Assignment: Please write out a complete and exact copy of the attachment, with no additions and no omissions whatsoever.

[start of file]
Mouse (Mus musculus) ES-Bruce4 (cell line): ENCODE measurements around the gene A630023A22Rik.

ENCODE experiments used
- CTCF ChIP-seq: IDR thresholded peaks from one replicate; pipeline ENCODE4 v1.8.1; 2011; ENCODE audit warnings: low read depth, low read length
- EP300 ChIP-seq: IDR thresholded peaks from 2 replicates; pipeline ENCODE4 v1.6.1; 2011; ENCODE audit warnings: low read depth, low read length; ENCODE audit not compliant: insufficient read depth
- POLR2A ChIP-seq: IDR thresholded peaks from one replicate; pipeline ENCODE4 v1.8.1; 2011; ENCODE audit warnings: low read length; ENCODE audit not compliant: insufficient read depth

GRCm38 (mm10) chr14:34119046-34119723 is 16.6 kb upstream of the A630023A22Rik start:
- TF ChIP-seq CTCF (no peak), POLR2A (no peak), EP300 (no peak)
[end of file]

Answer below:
Mouse (Mus musculus) ES-Bruce4 (cell line): ENCODE measurements around the gene A630023A22Rik.

ENCODE experiments used
- CTCF ChIP-seq: IDR thresholded peaks from one replicate; pipeline ENCODE4 v1.8.1; 2011; ENCODE audit warnings: low read depth, low read length
- EP300 ChIP-seq: IDR thresholded peaks from 2 replicates; pipeline ENCODE4 v1.6.1; 2011; ENCODE audit warnings: low read depth, low read length; ENCODE audit not compliant: insufficient read depth
- POLR2A ChIP-seq: IDR thresholded peaks from one replicate; pipeline ENCODE4 v1.8.1; 2011; ENCODE audit warnings: low read length; ENCODE audit not compliant: insufficient read depth

GRCm38 (mm10) chr14:34119046-34119723 is 16.6 kb upstream of the A630023A22Rik start:
- TF ChIP-seq CTCF (no peak), POLR2A (no peak), EP300 (no peak)